Ethical conduct is also synonymous with responsibility. This has been codified into religious and legal systems of dos and don’ts. This would seem to presuppose that all challenges could be knownand the right responses learnt, which then could be organisedlike a treatise on geometry, i.e. deducing the specific propositionsfrom self-evident postulates and principles. In this way ethics, like any other science, could be a matter of the proper applicationof empirically verified or internally consistent knowledge. Everyreligion in the world, and all philosophies worthy of the name, have tried to do exactly this. In spite of its seemingly logical andwell-intentioned nature, this attempt to lay down the necessaryguidelines for right action has not brought about the expectedresults. It is as though, for the most part, what the moral education ofhumanity has succeeded in creating is a veneer of respectability over anenduring selfish background. The knowledge of moral law has itselfbecome incorporated into the structure of fragmentation, withits private, tribal, nationalistic and economic wars. So, althoughknowledge is important at all levels of action, its relevance isvery doubtful when it comes to transforming the barbaric instinctsof humankind. Knowledge is not only intrinsically limited, andtherefore fragmentary, but more importantly, it lacks selfawareness, i.e. knowledge knows not its own nature. In generalthe question of right action has largely been concerned with theapplication of thought and will based on the right content ofknowledge, but it has seldom examined their very structure andmovement. This area of self-knowledge has not been exploredvery deeply and it may be here that the key to ethical action is tobe found.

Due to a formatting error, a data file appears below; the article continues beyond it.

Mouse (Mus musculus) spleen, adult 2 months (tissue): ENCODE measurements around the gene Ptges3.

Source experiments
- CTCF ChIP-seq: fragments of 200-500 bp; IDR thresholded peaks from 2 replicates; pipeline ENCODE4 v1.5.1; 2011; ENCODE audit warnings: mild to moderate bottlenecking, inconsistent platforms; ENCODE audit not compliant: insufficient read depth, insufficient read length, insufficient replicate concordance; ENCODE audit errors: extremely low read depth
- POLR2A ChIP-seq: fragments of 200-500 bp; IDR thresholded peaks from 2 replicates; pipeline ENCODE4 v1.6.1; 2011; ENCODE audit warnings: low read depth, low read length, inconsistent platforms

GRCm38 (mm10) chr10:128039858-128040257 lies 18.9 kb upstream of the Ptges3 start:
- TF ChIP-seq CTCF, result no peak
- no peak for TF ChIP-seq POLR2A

One wonders to what extent the importance of selfknowledge as the foundation of ethical behaviour is understood in educational institutions. Once I asked the principal of a school what she thought was more important in the education of the students, that they learn mathematics or that they understand the workings of fear. She answered that mathematics was more important because it would have a greater impact on their lives. It seemed to me that this was consistent with the general valuation of the ‘useful’ in terms of ‘making it in life’. The psychological realm, which is considered secondary, is expected to look after itself. It can hardly be a matter of mathematics being more tangible than fear, since mathematics is one of the most abstract of sciences and fear can be readily experienced and felt. Yet it seems that in our overall educational perspective we have come to appreciate the functional benefits of something as subtle as mathematics far more than the tremendous implications of fear. We see, for example, the obvious advantages of engineering but not the violent ends to which it can be put in the service of fear. Anyone who listens to the news has ample evidence of the price we pay daily worldwide for this universal blindness.
So any educational institution that means to educate for an ethical existence has to reverse its values and give due importance to our inner human nature, which is the controlling factor of outer actions and deeds. And this cannot be left to chance or as and when the need arises, because the need has been there since the beginning of time and continues to be the enduring failing of human history. This reversal of emphasis—towards selfknowledge and the discovery of moral action by each individual—may not be all that is needed, but it is certainly a necessary beginning towards a responsible education, an education that is in itself ethical.